The performance of this guitar is something where a lot of people disagree. It’s important to understand the logic of beginner guitars to really get an accurate idea of where this one falls in terms of overall value. The idea is that beginner players won’t benefit from the minor differences in sound and customization that higher end materials and manufacturing can offer. Additionally, you don’t need a guitar that sounds pristine if all you’re doing is practicing in your room. If you compare starter guitars to high end models of course the high end models will sound better, but that’s not really the point. As a beginner you can get everything you need and not spend nearly as much by using a beginner guitar. I’d rank the Peavey as a higher end beginner guitar, I think the sound and overall quality is a notch above the squire and other typical entry level guitars.
A few issues we noticed…
Let’s start from the hardware. The tremolo bridge on this guitar can be an issue. That is usually the case with all budget tremolo designs. As long as you don’t work the whammy bar too much, the guitar will stay in tune. However, as soon as you try to do more extensive tremolo effects, things start going out of tune.
On the headstock side of the business, the tuners are capable of holding the tune in normal conditions. Those including limited use of tremolo, and checking the tuning from time to time. Anything outside that type of use brings a lot of uncertainty. All of this may sound bad, but keep in mind that most guitars in this price range have the same issue.
Sound is a whole different ball game. Compared to Squires in the same category, there is a relatively noticeable significant difference. That humbucker in the bridge position allows you to use heavier distortions than you otherwise would if it was a single coil pickup. With that said, this humbucker still has its limits. The tone is pretty warm, and reacts well to medium overdrive.
However, there is still a lot of hum being created by those single coils. Using this Peavey for metal or similar genres where heavy gain distortion is often used will bring limited results.
Even with all of the critiques we have given this guitar, it’s still a great starter model. Would you want to use it for gigging? Definitely not, but it’s more than adequate for home practice and studio practice with your band. One of the best things about Peavey Raptor Plus EXP is its price.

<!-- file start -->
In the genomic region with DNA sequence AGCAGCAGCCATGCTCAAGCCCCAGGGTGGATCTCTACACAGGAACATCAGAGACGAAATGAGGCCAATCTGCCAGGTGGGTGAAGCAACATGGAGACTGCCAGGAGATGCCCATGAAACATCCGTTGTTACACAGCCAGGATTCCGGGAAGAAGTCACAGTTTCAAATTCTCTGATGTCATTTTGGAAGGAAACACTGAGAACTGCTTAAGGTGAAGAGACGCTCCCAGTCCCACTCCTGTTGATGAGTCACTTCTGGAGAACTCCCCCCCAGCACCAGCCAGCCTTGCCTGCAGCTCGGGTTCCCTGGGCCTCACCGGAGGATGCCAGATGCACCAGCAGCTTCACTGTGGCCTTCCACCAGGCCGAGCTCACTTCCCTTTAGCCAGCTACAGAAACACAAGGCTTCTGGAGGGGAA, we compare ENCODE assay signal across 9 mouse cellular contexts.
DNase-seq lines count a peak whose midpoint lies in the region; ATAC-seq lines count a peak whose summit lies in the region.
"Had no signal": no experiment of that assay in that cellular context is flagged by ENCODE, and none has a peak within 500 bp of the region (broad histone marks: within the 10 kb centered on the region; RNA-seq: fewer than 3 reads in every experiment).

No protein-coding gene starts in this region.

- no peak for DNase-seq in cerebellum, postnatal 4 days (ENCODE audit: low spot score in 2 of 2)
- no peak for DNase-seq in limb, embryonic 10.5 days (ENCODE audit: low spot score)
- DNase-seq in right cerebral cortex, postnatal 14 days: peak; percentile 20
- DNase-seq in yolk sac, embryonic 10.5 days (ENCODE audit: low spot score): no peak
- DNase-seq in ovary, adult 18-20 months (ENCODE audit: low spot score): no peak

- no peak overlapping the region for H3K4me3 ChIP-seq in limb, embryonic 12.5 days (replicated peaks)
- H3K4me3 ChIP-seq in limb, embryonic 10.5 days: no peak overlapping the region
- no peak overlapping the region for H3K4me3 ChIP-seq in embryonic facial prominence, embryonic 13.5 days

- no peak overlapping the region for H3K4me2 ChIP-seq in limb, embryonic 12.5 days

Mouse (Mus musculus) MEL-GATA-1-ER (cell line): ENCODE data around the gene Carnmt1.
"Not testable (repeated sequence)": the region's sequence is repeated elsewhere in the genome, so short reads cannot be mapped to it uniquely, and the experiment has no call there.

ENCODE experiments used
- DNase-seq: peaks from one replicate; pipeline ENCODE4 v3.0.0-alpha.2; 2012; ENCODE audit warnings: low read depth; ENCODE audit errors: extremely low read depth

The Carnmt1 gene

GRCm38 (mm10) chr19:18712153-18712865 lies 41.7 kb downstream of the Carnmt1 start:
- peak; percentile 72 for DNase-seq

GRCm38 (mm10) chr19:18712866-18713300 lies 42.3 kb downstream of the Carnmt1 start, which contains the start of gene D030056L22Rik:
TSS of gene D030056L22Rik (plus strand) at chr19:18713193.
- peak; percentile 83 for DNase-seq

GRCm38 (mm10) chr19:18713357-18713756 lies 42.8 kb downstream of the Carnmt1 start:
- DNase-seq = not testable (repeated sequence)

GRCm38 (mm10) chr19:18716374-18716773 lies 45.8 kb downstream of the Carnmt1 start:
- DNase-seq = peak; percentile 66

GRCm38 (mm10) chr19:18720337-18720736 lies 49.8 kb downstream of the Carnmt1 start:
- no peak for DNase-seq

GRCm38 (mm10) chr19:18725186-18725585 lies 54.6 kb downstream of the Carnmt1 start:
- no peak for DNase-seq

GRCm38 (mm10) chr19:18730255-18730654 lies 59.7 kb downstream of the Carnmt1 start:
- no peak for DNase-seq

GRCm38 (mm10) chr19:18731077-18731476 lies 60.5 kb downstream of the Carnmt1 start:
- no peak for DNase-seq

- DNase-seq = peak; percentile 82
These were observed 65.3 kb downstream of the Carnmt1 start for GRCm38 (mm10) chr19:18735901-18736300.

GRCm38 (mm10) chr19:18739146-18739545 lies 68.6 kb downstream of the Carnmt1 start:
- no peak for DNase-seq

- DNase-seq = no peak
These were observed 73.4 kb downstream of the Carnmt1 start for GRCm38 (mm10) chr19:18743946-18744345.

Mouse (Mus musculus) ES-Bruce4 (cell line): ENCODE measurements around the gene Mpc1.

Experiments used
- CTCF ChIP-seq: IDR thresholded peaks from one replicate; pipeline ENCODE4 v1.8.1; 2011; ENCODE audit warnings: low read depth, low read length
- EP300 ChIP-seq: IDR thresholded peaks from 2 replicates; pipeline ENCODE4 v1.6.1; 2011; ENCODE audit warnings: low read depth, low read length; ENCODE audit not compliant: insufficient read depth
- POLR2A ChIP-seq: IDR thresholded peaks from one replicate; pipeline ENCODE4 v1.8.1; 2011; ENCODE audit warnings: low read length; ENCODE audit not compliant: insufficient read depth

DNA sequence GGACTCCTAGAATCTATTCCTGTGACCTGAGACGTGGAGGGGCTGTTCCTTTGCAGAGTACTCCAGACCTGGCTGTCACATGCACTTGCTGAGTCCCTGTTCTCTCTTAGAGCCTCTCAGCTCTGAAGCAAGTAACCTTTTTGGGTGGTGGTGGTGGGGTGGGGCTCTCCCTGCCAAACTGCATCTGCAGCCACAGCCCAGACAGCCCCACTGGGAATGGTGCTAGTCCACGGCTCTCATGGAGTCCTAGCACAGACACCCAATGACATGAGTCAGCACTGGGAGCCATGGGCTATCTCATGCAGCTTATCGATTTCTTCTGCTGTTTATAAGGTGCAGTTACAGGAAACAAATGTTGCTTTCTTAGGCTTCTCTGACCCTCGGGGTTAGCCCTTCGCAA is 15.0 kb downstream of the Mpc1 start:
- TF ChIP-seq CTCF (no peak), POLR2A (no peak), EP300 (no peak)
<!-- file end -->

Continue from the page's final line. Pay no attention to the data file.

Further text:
Compared to other Strat copies out there, it is significantly cheaper. For most beginners out there who are not willing to invest in a mid range guitar, this is a huge benefit.
What we like
When you talk about entry level guitars, you definitely need to apply a different set of standards which you will use to judge its performance and worth. On a grand scale of things, this Peavey definitely has some flaws, but it also brings offers a great value for the money you’re asked to pay. At the end of the day, it’s a model everyone should consider if they are limited to entry level electric guitars.
What we don’t like
Like we have said before, it’s hard to blast an entry level guitar for lacking performance. With that said, there is one aspect of this Peavey which we think could have been done differently. That humbucker in the bridge position doesn’t add enough to the tone.
The whole point of having a humbucker in the first place is to allow the guitar to handle more saturated distortion. The one on Peavey Raptor Plus EXP doesn’t seem to be capable of that. If they included a decent humbucker instead of the one found on the existing model, this guitar would have been a lot more attractive.
Finally, it may be concluded
Peavey Raptor Plus EXP has its benefits and its flaws. Whether or not it’s a model you should consider depends largely on what genre of music you’re going to play, and your willingness to trust a brand which has limited experience in making guitars.
From our point of view, this Peavey is a great guitar choice for beginners as it offers a different experience compared to the rest of Strat copies available in this price range.